Latinos will dominate the U.S. labor force of the future, but the time to decide what type of workers they want to be is now. Choosing the right job or career path today is essential to increasing their chances for economic and social attainment tomorrow. For Latinos at that crossroads, there are benefits to considering “going nuclear.”
Working in the nuclear energy industry represents enticing economic advantages for those looking to improve their lives, their families and their communities while protecting the environment — considerations most Latinos have in mind at the time of choosing a job or profession.
What’s in it for Latinos?
“Every job in the nuclear industry pays more than other jobs,” said Hispanic Elected Local Officials (HELO) President and CASEnergy member Karen Avilla. “Nuclear workers up and down the pipeline can earn an average of 35 percent higher salaries compared to similar jobs in other industries.”
According to the US Bureau of Labor Statistics (2010 data), a nuclear technician can earn an average of $68,090 per year or $32.73 per hour with an Associate’s degree and no experience — none, as in nada, zilch, zip — in the industry. Power plant operators, distributors and dispatchers controlling systems that generate and distribute electric power can earn as much as $65,360 with a high school diploma, while nuclear engineers are paid $99,920 with a Bachelor’s degree.
Also, power plants do not go away. They do not export jobs to emerging economies nor move around the country. In fact, 19,000 jobs are created annually in the U.S. to manufacture parts for nuclear plants built around the world.
“The nuclear energy industry pays more because it requires security clearance. As in police and firefighters’ jobs, young men and women in this industry need to ‘keep their nose clean’ and be on the right path. The difference is that right now state and local government jobs are fading away while these well-paid union jobs will continue to increase in the near future,” Avilla said. “So why not encourage our children to take those jobs?” — especially if they are being seeked out by the industry.
CASEnergy, a national grassroots organization that supports the increased use of nuclear energy, is strongly committed to attracting Latinos and other minorities to career opportunities in the industry.
A way for Latinos to be proactive in this process is to begin by looking into community colleges that have nuclear energy programs. “Miami-Dade College and other 30 community colleges around the country have engaged in private-public partnerships with electric suppliers to train the nuclear labor force of the future,” Avilla explained.
Latinos interested in job opportunities can join the CASEnergy Coalition or the North American Young Generation in Nuclear to network with companies and individuals.
But some may be skeptical about working with the energy source. To address concerns, former New Jersey governor Christine Todd Whitman, co-chair of the Clean and Safe Energy Coalition (CASEnergy), dispels myths and misinformation about the matter.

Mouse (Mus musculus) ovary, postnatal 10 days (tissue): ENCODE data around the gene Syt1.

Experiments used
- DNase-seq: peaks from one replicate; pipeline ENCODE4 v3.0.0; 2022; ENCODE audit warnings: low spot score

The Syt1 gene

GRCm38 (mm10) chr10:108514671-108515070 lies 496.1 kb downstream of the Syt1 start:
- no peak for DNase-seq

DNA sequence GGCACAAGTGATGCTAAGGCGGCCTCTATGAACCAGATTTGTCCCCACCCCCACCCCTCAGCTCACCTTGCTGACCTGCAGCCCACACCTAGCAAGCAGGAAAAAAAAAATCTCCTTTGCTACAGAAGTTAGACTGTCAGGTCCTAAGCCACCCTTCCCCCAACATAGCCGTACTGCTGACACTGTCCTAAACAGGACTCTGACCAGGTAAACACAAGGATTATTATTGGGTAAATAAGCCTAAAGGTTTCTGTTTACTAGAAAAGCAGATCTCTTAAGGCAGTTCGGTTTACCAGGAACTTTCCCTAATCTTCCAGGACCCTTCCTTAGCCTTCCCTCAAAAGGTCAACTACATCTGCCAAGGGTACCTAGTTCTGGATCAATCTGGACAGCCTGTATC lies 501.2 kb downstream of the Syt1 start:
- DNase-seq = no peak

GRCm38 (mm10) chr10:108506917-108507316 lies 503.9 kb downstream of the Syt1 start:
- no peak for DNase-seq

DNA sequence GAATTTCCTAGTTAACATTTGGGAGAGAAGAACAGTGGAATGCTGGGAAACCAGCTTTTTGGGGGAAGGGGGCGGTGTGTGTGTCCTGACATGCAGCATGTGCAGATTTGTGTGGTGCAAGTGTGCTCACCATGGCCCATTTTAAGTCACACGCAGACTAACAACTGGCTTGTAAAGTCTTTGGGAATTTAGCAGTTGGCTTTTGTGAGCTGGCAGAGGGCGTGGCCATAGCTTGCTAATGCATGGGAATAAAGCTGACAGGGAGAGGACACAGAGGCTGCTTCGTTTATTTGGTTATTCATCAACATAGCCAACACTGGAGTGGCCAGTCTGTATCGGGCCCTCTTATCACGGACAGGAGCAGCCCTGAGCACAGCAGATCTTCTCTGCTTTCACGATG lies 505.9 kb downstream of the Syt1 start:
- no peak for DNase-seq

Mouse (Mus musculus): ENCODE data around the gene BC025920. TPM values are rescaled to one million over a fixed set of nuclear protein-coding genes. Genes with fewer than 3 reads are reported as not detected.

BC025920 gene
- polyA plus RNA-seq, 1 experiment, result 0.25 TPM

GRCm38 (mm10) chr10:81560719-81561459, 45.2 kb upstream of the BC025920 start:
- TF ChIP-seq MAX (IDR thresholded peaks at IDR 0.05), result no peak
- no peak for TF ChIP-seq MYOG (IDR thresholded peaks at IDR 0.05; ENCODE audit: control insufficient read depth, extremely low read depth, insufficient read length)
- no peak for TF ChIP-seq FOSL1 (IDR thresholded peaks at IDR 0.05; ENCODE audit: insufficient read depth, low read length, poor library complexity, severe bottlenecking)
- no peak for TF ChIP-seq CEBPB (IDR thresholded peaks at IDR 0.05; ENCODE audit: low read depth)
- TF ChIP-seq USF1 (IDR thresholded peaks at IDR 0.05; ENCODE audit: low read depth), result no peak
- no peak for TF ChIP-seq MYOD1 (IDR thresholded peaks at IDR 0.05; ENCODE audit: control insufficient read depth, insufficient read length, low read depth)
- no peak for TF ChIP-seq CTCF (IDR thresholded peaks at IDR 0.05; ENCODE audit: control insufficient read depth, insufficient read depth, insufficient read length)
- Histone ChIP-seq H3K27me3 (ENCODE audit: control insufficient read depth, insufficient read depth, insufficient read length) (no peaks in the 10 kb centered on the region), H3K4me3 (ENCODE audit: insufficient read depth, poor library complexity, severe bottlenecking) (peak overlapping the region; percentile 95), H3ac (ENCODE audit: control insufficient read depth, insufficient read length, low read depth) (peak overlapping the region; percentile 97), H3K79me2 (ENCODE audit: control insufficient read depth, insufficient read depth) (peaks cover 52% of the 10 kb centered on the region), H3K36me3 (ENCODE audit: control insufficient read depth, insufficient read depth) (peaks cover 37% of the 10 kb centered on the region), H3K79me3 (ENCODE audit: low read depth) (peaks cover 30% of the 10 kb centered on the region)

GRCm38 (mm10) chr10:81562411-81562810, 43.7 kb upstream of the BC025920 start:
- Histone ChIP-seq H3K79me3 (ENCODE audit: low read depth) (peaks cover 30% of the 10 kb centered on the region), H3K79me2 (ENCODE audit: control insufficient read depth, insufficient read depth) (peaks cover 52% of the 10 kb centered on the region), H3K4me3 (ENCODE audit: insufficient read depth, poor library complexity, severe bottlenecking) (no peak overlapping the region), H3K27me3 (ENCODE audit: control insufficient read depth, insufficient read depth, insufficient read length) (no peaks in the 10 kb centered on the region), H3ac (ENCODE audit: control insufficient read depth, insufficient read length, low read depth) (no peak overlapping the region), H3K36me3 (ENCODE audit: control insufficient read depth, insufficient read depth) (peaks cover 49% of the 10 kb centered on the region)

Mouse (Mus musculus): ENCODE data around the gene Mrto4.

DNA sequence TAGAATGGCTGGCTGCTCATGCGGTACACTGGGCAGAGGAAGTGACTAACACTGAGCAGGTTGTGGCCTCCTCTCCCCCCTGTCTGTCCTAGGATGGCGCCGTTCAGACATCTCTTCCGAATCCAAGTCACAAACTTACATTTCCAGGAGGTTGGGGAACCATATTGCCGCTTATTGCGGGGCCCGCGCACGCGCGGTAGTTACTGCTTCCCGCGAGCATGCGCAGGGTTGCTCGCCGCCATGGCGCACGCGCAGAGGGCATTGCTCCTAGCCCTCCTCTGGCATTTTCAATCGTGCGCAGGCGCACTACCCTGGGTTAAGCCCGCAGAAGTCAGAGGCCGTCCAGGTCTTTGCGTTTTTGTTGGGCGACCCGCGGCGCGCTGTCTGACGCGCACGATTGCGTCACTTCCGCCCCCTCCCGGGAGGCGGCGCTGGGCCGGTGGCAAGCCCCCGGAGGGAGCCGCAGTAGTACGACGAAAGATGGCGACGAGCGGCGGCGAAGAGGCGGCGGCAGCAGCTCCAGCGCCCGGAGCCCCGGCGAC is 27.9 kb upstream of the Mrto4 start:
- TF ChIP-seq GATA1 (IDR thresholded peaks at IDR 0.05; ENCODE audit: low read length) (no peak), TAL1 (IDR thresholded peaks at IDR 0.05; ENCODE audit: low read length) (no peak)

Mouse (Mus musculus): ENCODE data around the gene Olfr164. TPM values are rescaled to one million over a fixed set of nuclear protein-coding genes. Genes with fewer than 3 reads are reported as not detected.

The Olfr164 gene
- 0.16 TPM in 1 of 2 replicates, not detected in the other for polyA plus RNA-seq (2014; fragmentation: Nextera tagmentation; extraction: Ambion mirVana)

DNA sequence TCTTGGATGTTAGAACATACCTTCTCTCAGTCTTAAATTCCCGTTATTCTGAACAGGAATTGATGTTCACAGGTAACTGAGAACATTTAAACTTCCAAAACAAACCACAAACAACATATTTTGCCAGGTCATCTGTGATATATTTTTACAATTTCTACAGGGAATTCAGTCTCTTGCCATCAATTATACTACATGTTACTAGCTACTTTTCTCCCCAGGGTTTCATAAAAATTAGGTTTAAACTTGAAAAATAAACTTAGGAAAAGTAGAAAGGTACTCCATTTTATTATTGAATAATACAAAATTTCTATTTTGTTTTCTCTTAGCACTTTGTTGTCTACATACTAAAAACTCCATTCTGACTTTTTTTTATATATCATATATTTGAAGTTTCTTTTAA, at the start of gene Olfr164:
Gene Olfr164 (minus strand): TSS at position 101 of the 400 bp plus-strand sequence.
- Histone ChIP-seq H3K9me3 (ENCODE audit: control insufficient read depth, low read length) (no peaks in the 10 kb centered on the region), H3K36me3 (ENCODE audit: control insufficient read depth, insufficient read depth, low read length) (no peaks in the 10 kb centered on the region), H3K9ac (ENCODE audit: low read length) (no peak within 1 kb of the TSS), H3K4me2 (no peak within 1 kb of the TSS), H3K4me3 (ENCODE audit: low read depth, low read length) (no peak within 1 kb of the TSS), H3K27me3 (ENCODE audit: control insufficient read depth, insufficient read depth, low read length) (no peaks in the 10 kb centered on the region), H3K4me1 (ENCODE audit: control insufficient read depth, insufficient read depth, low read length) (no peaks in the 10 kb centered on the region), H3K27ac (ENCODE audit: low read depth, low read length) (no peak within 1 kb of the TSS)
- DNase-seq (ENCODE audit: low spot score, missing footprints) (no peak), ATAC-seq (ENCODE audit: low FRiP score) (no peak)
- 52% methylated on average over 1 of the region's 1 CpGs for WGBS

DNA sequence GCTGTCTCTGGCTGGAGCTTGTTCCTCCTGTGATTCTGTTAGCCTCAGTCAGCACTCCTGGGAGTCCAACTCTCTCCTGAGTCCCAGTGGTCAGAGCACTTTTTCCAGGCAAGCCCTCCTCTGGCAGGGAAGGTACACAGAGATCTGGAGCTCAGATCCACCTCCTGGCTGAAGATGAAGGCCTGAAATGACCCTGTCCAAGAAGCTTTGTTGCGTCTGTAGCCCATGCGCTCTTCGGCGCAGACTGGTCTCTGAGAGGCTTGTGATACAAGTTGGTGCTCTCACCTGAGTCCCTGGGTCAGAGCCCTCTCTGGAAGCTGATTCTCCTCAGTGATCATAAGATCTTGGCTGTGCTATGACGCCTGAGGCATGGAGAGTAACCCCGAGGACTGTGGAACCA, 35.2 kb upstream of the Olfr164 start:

Nuclear energy and the mushroom cloud
“The mushroom cloud is the result of a nuclear weapon, not a nuclear power plant,” explains Gov. Whitman.
CASEnergy was formed in 2006. Funded by the industry, its mission is to educate the American public about the benefits the industry has to offer.
“US nuclear energy plants are strongly regulated — more than any other energy producing facility in the country — and closely monitored by an independent agency, the Nuclear Regulatory Commission (NRC),” Gov. Whitman said.
Environmental concerns are also reduced with nuclear energy. Nuclear plants generate virtually no greenhouse gases nor are land invasive — such as fracking. They do not pollute surrounding water and biotic resources, producing, at the moment, 60 percent of the U.S.’ clean energy.
In addition to being safe, nuclear plants also benefit communities. With an overall economic impact of about $460 million annually, they generate $40 million in labor and pensions at a state and local level. Once the plant is up and running, the cost can be as low as 2 to 3 cents per KW/hour — less than any other source of energy.
An interesting comparison? One small pellet of enriched uranium — the size of a finger tip — produces the same amount of energy as 17,000 cubic feet of natural gas; 1,780 pounds of coal; or 149 gallons of oil. Moreover, the cost of electricity can be locked-in in long-term contracts because nuclear energy neither depends on foreign suppliers nor suffers from fluctuations in source conditions.
“Nuclear facilities are great economic drivers for local communities and residents who, once informed, actually favor nuclear energy because they understand the benefits it brings in,” Gov. Whitman said.
The opportunity is now; results will pay in the future. If you are choosing a job or deciding a career path, power up and go nuclear to a real, “booming” professional opportunity.
This article was original published by Susana G. Baumann for VOXXI.